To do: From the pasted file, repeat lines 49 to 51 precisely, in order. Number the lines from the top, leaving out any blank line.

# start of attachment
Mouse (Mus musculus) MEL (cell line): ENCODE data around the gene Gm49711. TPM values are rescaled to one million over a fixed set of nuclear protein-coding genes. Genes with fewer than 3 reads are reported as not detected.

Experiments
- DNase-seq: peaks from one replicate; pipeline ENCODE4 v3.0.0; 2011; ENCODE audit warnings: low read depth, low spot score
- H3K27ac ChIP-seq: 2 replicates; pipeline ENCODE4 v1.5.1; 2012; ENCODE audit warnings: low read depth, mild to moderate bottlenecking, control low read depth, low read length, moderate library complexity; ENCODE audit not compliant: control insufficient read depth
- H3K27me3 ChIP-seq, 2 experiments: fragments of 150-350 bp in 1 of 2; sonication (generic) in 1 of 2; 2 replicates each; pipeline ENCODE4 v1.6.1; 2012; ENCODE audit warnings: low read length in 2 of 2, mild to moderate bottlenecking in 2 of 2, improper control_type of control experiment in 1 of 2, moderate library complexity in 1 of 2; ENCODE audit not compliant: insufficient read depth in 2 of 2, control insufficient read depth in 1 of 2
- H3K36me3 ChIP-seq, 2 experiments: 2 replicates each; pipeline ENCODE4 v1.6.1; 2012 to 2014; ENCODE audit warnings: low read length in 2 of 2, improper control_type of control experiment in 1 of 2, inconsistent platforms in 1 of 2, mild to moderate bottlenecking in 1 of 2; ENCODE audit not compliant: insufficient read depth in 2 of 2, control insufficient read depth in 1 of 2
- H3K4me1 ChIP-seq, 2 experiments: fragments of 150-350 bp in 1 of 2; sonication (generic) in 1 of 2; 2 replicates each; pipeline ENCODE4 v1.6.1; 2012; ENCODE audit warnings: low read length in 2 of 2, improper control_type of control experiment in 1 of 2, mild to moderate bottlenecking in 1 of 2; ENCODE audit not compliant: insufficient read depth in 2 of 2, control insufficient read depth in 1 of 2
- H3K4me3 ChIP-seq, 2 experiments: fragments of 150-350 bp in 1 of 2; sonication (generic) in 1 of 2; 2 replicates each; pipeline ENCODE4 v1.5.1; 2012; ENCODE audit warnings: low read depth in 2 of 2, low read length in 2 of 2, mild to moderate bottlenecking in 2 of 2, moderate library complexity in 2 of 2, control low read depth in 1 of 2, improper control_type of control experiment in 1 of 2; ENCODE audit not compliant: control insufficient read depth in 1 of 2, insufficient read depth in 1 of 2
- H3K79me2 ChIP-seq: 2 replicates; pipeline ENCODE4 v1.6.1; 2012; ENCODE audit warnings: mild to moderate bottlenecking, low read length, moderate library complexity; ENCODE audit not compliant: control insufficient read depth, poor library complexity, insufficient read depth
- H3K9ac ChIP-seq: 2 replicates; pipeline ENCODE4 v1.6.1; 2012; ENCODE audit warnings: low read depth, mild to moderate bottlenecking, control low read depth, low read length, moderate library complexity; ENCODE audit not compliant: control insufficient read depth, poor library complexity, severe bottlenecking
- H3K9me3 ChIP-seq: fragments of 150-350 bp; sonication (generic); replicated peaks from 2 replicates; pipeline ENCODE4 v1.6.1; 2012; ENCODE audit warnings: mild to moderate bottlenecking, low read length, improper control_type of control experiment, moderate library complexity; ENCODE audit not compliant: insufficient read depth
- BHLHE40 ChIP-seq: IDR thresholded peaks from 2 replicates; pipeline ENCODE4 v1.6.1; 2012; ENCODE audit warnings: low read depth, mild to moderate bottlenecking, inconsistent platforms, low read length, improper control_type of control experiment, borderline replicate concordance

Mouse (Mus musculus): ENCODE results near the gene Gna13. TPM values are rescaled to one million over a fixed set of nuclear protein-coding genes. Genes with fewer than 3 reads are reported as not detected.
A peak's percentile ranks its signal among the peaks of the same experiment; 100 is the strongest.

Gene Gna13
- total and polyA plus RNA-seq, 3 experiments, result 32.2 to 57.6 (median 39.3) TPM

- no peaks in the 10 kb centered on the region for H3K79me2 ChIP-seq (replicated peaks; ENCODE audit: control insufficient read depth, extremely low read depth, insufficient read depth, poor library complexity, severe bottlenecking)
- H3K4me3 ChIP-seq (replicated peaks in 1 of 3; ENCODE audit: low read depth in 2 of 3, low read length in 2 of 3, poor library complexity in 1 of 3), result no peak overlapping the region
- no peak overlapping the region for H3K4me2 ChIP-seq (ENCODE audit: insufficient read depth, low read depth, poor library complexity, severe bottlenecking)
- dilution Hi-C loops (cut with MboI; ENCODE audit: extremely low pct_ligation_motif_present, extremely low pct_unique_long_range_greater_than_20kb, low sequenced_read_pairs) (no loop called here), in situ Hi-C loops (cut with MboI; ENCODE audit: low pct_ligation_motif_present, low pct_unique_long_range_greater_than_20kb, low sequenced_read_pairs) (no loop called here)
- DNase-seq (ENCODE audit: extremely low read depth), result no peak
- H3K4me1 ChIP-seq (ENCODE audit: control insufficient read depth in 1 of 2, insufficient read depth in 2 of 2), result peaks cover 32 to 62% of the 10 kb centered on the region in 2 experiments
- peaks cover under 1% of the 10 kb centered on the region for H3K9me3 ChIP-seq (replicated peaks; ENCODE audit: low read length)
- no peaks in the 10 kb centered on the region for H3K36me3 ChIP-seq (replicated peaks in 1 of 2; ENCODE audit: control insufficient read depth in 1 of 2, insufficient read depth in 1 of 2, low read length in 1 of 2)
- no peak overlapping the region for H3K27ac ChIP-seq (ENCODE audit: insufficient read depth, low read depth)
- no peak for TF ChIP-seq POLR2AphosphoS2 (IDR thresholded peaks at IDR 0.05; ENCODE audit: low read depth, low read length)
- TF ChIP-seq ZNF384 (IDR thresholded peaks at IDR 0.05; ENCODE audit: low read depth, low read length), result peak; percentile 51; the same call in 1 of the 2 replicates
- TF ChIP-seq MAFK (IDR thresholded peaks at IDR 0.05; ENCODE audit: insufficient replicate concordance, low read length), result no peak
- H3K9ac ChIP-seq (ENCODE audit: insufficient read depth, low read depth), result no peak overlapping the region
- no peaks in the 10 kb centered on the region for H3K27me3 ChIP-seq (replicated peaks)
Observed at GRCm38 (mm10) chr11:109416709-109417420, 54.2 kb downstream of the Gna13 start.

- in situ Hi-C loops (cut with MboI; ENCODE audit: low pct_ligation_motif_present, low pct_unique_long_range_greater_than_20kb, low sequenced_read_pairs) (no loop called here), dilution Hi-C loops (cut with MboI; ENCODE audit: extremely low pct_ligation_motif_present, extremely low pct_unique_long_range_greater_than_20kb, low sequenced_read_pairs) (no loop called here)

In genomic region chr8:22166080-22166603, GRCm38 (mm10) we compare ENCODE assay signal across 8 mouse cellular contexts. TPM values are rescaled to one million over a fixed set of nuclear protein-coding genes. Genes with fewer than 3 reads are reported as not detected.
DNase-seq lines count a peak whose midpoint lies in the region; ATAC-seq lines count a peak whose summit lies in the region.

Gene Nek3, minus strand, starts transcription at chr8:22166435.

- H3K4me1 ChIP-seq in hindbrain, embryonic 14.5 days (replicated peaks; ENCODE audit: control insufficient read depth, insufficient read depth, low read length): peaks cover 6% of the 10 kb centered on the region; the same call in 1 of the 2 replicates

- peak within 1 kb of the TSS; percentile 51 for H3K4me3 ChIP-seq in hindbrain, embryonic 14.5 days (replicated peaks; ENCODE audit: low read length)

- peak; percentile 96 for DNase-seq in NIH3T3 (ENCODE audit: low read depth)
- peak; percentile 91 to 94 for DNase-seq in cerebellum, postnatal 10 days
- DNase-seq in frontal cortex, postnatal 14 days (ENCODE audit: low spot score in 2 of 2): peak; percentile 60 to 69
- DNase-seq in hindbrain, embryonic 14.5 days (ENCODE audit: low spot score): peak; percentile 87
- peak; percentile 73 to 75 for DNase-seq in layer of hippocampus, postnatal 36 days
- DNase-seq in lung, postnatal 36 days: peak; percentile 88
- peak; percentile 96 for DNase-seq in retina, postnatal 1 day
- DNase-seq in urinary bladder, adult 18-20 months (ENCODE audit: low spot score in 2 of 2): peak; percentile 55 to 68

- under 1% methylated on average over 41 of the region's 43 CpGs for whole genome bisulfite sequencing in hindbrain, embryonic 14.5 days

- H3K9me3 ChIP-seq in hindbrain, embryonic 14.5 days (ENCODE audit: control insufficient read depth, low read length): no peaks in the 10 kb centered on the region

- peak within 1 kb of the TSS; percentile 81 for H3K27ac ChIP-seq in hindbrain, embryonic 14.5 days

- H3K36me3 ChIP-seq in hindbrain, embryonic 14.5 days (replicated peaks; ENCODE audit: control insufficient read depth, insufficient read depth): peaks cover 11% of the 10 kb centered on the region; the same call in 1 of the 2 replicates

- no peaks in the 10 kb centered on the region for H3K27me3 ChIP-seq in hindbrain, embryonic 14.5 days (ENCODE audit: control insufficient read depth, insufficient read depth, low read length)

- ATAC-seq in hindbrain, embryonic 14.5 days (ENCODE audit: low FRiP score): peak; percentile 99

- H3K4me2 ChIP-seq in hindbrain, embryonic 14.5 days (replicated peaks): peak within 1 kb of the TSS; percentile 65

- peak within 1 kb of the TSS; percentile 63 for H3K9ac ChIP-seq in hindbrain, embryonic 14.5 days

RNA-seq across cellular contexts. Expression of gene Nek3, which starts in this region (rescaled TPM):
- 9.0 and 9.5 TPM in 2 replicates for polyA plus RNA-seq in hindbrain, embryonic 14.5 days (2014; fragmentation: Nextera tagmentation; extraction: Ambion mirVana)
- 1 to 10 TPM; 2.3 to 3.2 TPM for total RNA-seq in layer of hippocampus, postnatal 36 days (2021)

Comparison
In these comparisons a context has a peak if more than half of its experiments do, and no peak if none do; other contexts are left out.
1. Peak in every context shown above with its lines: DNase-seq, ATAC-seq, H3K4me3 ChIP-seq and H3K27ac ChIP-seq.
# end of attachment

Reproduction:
- H3K36me3 ChIP-seq in hindbrain, embryonic 14.5 days (replicated peaks; ENCODE audit: control insufficient read depth, insufficient read depth): peaks cover 11% of the 10 kb centered on the region; the same call in 1 of the 2 replicates

- no peaks in the 10 kb centered on the region for H3K27me3 ChIP-seq in hindbrain, embryonic 14.5 days (ENCODE audit: control insufficient read depth, insufficient read depth, low read length)

- ATAC-seq in hindbrain, embryonic 14.5 days (ENCODE audit: low FRiP score): peak; percentile 99